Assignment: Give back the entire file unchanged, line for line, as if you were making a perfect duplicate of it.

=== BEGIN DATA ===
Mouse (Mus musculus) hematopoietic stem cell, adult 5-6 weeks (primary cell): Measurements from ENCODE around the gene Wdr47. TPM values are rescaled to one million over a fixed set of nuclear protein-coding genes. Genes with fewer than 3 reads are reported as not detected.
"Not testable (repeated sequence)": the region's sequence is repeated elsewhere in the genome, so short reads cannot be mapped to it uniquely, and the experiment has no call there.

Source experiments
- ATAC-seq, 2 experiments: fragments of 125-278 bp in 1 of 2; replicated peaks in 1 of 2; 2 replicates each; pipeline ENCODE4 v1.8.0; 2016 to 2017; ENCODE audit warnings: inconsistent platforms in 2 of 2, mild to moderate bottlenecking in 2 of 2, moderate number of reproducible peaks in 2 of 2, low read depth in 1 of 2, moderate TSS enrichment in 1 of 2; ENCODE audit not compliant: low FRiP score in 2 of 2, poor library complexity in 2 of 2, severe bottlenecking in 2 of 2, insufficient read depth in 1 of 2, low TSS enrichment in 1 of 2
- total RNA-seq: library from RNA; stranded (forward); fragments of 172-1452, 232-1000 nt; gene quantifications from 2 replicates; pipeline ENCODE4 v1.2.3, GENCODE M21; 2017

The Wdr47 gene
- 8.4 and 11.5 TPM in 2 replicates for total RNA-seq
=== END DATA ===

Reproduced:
Mouse (Mus musculus) hematopoietic stem cell, adult 5-6 weeks (primary cell): Measurements from ENCODE around the gene Wdr47. TPM values are rescaled to one million over a fixed set of nuclear protein-coding genes. Genes with fewer than 3 reads are reported as not detected.
"Not testable (repeated sequence)": the region's sequence is repeated elsewhere in the genome, so short reads cannot be mapped to it uniquely, and the experiment has no call there.

Source experiments
- ATAC-seq, 2 experiments: fragments of 125-278 bp in 1 of 2; replicated peaks in 1 of 2; 2 replicates each; pipeline ENCODE4 v1.8.0; 2016 to 2017; ENCODE audit warnings: inconsistent platforms in 2 of 2, mild to moderate bottlenecking in 2 of 2, moderate number of reproducible peaks in 2 of 2, low read depth in 1 of 2, moderate TSS enrichment in 1 of 2; ENCODE audit not compliant: low FRiP score in 2 of 2, poor library complexity in 2 of 2, severe bottlenecking in 2 of 2, insufficient read depth in 1 of 2, low TSS enrichment in 1 of 2
- total RNA-seq: library from RNA; stranded (forward); fragments of 172-1452, 232-1000 nt; gene quantifications from 2 replicates; pipeline ENCODE4 v1.2.3, GENCODE M21; 2017

The Wdr47 gene
- 8.4 and 11.5 TPM in 2 replicates for total RNA-seq